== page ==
A messy mix of precipitation will target the southern area of the province Sunday and into the overnight. As the previous system tapers off, (which brought the snowfall in the Gaspe Peninsula area Sunday morning) forecasters are predicting that southern Quebec will escape the threat of heavy snow with this current system.
The powerful wind gusts are the biggest concern with this low. "Strong northeasterly winds funneling through the St. Lawrence combined with heavy precipitation (mainly rain) will make for a stormy, slow commute Monday morning," says Scott.
Commuters in the Golden Horseshoe of southern Ontario should consider re-filling their windshield cleaner before heading into work Monday morning. The forecast calls for a rain/snow mix overnight, and mainly rain for Tuesday.
Chris Scott explains that it is extremely difficult to pin-point exactly where and how much snow will fall when dealing with a tricky system like this one. Areas located in the higher terrain, such as Orangeville, Ancaster, Collingwood, and Aurora are most at risk for snow to accumulate.
During the Monday rush hour, most roadways in the Greater Toronto Area are expected to be mainly wet with a possibility of slushy patches, depending on how quickly the snow falls. There will also be reduced visibilities in the Cottage country due to strong wind and blowing snow.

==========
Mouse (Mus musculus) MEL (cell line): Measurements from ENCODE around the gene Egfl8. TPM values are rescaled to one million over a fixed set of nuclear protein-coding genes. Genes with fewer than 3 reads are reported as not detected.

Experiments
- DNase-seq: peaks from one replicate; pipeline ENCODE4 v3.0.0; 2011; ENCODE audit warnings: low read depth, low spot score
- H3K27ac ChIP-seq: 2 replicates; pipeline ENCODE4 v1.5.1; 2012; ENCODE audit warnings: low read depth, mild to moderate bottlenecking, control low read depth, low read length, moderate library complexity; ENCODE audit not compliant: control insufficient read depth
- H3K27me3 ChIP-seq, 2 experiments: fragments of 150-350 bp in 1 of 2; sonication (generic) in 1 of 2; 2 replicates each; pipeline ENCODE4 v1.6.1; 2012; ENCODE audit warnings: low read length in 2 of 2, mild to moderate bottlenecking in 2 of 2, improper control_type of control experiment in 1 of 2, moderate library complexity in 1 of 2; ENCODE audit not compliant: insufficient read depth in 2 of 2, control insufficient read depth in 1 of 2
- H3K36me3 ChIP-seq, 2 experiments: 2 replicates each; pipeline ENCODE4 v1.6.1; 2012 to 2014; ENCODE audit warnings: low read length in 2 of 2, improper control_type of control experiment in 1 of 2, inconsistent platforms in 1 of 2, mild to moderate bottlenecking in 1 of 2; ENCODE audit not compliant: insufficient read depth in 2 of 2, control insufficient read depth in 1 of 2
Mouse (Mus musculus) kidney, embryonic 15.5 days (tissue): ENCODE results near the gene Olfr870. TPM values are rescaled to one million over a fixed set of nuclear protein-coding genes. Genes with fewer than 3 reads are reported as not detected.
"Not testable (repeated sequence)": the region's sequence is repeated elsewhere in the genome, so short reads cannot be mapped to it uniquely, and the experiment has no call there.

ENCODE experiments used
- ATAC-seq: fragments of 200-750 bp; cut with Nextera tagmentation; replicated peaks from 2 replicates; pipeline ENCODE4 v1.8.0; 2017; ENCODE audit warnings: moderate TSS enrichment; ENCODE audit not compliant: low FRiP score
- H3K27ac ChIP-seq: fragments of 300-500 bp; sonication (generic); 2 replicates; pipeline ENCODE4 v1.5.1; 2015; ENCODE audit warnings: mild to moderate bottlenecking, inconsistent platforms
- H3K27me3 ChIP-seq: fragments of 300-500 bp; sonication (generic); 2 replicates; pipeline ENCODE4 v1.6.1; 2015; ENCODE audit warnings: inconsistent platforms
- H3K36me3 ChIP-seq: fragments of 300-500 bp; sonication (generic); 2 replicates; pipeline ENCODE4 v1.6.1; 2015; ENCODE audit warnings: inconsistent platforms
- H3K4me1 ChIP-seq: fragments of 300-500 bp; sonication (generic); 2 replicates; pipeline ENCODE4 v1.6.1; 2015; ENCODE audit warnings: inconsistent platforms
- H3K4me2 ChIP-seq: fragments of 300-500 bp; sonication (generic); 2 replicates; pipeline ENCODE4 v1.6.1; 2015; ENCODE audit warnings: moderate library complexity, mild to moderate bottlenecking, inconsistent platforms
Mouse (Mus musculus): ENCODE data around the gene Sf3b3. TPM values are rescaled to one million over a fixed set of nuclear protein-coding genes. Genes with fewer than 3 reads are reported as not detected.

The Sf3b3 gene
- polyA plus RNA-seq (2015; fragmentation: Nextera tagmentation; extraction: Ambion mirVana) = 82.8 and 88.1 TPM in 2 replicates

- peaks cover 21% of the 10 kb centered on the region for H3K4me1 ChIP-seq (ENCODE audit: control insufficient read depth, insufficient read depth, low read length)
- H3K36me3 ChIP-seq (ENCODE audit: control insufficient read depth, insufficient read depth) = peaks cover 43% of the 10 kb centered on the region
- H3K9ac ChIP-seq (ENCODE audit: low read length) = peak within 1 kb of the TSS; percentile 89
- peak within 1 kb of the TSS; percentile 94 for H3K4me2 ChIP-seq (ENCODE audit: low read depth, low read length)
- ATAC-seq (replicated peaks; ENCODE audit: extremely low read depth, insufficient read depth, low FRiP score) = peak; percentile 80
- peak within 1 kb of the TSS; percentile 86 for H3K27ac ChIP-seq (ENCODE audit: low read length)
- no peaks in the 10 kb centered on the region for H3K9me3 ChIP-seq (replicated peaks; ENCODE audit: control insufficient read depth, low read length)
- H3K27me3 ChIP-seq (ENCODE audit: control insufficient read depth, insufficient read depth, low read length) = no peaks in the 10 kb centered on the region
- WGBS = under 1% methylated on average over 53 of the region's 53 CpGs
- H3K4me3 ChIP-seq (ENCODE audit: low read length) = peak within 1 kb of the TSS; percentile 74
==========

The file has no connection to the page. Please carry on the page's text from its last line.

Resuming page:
The Maritimes will see up to a whopping 100mm of rainfall through Tuesday. The current system shows that the heaviest rains will be south of Fredericton and Moncton along the shorelines.
For areas of New Brunswick north of Fredericton, the situation will be slightly messier with a rain/snow mix Monday morning before transitioning into just rain. It would also be an ideal time to bring out a warm hat, as winds will be blowing unapologetically at 80 km/h throughout all the provinces.
I thought it was spring, so what's up with all this active weather?
Ask any meteorologist, and they'll tell you the same thing - "weather never repeats itself exactly". However, there was a similar case of a late-season snow event in April 2005. A storm tracked slightly farther west dumped more than 15 cm of snow just north of Detroit on April 23rd - exactly seven years prior to this current storm. Whether or not the snow will stick is to be determined, but one thing we do know is that Mother Nature always follows her own calender.